Please click here for a printable PDF of this Issue Brief. What is the False Claims Act and why is it an Issue? The False Claims Act (FCA) is a U.S. law that imposes liability on individuals, companies and organizations that knowingly defraud government programs. Private parties, called “relators,” can bring these suits on behalf of the government. Recent lawsuits claim that some nonprofit organizations (NPOs) receiving USAID

November 1st, 2018|

Regulation of Nonprofit Organizations in the U.S. – An Overview

Click here for a printable PDF of this Issue Brief.    Nonprofit organizations (NPOs) in the United States are subject to a complex system of regulation and oversight that combines registration, reporting and monitoring at the federal, state and local levels. These regulatory regimes mostly revolve around raising, spending and accounting for funds, protecting the public from fraud, and encouraging charitable contributions. The First Amendment protections for freedom of association,

November 21st, 2017|

Financial Access and Derisking: Moving Toward Solutions for Nonprofit Organizations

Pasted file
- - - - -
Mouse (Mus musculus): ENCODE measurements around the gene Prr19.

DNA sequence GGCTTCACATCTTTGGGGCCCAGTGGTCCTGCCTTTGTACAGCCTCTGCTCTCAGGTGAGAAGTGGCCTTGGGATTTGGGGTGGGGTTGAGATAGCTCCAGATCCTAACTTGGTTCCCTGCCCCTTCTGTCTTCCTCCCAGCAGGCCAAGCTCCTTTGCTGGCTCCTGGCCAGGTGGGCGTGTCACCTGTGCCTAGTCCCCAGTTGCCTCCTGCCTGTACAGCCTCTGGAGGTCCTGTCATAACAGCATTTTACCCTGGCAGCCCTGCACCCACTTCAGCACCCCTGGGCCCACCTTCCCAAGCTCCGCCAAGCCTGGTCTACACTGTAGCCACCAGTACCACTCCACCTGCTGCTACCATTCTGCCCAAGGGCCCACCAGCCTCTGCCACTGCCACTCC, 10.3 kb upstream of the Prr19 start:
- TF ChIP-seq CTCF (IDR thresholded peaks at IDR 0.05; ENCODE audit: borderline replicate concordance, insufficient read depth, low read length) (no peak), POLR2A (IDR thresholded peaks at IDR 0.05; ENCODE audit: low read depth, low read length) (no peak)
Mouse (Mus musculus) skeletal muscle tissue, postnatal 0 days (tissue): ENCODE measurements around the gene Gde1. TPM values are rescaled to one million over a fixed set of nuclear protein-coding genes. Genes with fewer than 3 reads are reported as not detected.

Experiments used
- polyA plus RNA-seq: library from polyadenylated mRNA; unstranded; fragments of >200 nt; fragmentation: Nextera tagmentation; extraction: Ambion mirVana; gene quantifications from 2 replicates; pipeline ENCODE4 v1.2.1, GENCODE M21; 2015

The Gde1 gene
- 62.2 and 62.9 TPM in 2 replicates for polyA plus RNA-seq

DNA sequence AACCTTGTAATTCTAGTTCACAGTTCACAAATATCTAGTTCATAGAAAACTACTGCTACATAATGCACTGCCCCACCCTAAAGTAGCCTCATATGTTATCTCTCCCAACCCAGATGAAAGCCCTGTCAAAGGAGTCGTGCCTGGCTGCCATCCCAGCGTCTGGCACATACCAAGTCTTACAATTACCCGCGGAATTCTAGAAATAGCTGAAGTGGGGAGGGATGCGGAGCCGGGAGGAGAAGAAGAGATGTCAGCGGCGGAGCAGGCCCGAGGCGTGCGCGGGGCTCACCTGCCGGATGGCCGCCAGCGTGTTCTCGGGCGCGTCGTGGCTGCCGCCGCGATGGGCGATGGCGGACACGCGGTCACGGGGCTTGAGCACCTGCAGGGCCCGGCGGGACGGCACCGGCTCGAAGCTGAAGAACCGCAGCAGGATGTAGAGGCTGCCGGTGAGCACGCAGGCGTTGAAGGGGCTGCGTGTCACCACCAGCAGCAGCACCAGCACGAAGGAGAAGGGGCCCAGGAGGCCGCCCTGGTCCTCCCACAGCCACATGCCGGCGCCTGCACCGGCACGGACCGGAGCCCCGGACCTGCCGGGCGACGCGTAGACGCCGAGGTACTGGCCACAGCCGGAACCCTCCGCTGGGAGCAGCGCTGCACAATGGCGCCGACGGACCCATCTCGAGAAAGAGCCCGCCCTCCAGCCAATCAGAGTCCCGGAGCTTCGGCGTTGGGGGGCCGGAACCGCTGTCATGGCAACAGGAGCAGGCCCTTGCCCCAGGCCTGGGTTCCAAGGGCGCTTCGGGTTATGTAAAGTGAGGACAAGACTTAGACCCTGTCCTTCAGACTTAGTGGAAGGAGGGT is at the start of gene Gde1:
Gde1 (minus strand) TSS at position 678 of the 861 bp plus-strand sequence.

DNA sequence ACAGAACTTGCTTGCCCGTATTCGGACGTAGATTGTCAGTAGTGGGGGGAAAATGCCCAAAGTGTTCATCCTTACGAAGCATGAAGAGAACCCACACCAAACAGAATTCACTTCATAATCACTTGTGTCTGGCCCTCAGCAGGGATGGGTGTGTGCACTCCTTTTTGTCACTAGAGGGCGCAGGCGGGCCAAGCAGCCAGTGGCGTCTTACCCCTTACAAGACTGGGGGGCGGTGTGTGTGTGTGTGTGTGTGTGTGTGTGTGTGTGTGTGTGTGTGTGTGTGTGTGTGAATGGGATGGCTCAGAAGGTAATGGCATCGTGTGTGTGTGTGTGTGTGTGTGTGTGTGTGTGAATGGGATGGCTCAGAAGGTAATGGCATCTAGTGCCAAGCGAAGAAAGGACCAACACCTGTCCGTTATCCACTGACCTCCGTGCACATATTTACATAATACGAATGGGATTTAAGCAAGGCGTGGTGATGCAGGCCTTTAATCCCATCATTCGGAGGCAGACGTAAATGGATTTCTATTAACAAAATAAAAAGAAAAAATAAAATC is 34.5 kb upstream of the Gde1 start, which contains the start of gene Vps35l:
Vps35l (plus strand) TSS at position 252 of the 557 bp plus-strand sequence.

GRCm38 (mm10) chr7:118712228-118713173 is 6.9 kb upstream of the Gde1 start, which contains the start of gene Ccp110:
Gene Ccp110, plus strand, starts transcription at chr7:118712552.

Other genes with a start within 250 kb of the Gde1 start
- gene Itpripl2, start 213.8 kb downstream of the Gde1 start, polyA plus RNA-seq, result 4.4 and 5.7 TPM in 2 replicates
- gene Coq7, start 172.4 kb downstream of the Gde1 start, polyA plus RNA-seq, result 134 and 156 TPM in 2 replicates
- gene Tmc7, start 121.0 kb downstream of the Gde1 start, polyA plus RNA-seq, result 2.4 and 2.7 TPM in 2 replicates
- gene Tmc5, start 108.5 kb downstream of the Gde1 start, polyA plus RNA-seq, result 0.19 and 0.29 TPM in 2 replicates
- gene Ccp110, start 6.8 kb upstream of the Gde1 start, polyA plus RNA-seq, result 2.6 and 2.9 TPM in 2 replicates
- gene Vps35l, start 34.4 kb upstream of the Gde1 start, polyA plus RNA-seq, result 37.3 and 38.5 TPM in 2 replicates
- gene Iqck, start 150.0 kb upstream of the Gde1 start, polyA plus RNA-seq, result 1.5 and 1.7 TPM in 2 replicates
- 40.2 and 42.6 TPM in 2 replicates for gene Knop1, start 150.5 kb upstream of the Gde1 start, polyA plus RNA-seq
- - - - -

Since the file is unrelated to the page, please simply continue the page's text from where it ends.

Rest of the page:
Please click here for a printable PDF of this Issue Brief In recent years, access to financial services has become increasingly difficult for nonprofit organizations (NPOs) that must conduct international financial transactions in order to operate overseas, often in places where their work is needed most. Financial institutions may delay, or refuse to make, transfers between organizations. Sometimes, NPOs are turned away as customers or have their accounts closed.

October 1st, 2017|

USAID’s Partner Vetting System

Click here for a printable PDF version of this Issue Brief. The Partner Vetting System (PVS) is a pilot program created to vet individuals in nongovernmental organizations (NGOs) and for-profit entities that apply for United States Agency for International Development (USAID) contracts and grants, to ensure that USAID-funded activities are not inadvertently providing support to entities associated with terrorism. Under the PVS pilot program, the U.S. government requires many grant applicants

February 16th, 2016|

Impact on Women: Counterterrorism Laws and Policies Restricting Peacebuilding and Humanitarian Work

A new C&SN Issue Brief examines the impact on women of counterterrorism laws and policies restricting peacebuilding and humanitarian work. It looks at the disproportionate effect that armed conflict has on women, shines a light on the role women are taking in these global hot spots to improve their lives and their communities, and explains how empowering legislation would allow U.S. humanitarian and peacebuilding groups to partner with these

August 19th, 2015|